Hello, Berry. I would say that the terms arsenokoitai and malokos are likely referring to sexual sins. The first term, about which you may be well aware, has not been found in Greek literature prior to Paul’s use of the term in this passage. That leads some people to propose that Paul coined the term. In addition to that, Paul was a Pharisee of the Pharisees; he was very thoroughly trained in the Hebrew Scriptures. He also uses the Septuagint extensively, so he knew that. If these Hebrew scholars (rabbis) were anything like ones that I have heard of in this age, they knew the Scriptures better than I know anything in English. So, Paul may very well have coined the term from his knowledge of Leviticus 18 and 20. I would also like to suggest something that I have not seen, but something to consider: when Paul uses the terms arsenkoitai and malokos right next to each other (separated by a conjunction), it seems as though he is definitely covering both aspects of the act, similarly to the way we put together cats and dogs, salt and pepper. The analogy is not quite the same, but I think it issomething to consider. In fact, something like this has appeared in print. Gordon Fee writes, “What makes ‘male prostitute’ (in the sense of ‘effeminate call-boy’) [for the term malokos] the best gusess [for rendering in] is that it is immediately followed by a word that does seem to refer to male homosexuality, especially to the active partner” (Gordon Fee, The First Epistle to the Corinthians, Eerdmans: Grand Rapids, 1987:244 ).To argue only from the lexical senses of words may not be enough: Albert Mohler proposes that the case must also be established by using Biblical theology. One use of BT is to trace a theme’s use through all of Scripture. In this case, I think it would be enlightening to note the place of God’s creating the human race as male and female, as complements, and how this can advance God’s glory. But I would not set aside what can be learned from examining the words, statements, paragraphs, sections, and the entirety of each book of the Bible.

      • Berry Friesen

        Thank you, Daniel. Your interpretation seems reasonable to me.

        Part of what makes this all so difficult–and why I characterize your view as not conclusive–is that we find a certain aggressiveness in various sex-related behaviors that could be encompassed by this term, arsenokoitai (e.g., the “male role” in sexual intercourse between men, pimping, those who kidnap and castrate teenage boys and sell them into slavery, etc.)

        I’m not claiming Paul as a supporter of the church blessing same-gender sexual activity. But when I read his words to the assemblies in Corinth, which were so much more libertine than anything we are imagining, and when I follow his reasoning in Romans 1, which focused so much on the futility and destructiveness of the pleasure-driven bisexual activity he saw on constant display among the imperial elite, I see an example that prompts us to discern together how the church can encourage fidelity, love and fruitfulness within covenanted, same-gender couples. Because it is there, and it needs to be supported.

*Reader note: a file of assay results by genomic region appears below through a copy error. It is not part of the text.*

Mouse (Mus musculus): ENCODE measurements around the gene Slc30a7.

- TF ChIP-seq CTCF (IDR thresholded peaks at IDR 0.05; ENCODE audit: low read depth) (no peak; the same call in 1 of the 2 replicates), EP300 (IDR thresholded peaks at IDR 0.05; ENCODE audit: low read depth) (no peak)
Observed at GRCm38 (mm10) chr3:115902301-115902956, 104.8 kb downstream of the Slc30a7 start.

The compassionate gospel of Jesus (the gospel we see Paul trying to embody) takes much more seriously than we do the ways people are distorted by the structures of deceit. It does not imagine all those distortions will be swept away instantly by repentance; turning from our racism, our sense of economic entitlement, our preoccupation with our sexual virility and attractiveness, our eagerness to believe the rationalizing lies the empire tells us every day, this requires little deaths that we find we must repeat over a lifetime. Thus, the gospel commits itself to working with people in their turning toward the light.

        Paul made that commitment, and we should too.

      • Don Bromley

        The meaning of arsenokoites is fairly straightforward if you keep in mind that Paul and other Jews of the first century read the Old Testament translated into Koine Greek, known as the Septuagint. It was the book they knew best.

        Look at Leviticus 20:13 in the Greek is: kai os an koimethe meta arsenos koiten gunaikos bdelugma epoiesan amphoteroi thanatousthosan enocho eisin… (‘If a man has sexual relations with a man as one does with a woman, both of them have done what is detestable…”

        The key words there are arsenos (man) and koiten (to lie with, sexually). Put those words together… arsenos + koiten = arsenokoites.
        Arsenokoites is referring to two men having sex with one another. And as we know from Leviticus 20:13, *both* of them have done what is wrong, showing that this is referring to consensual activity.

  • Daniel Hoopert

    What is needed is not condemnation of people who identify as gay, but an understanding of God’s intention(s) in creation, and an understanding and acceptance of Christ’s work on the cross to redeem and restore each of us who has been a sinner (that is 100 % of us) through his death on the cross.

  • Daniel Hoopert

    Kevin De Young writes about same-sex attraction very well as a pastor in Appendix 3 of his book, What Does the Bible Really Teach about Homosexuality?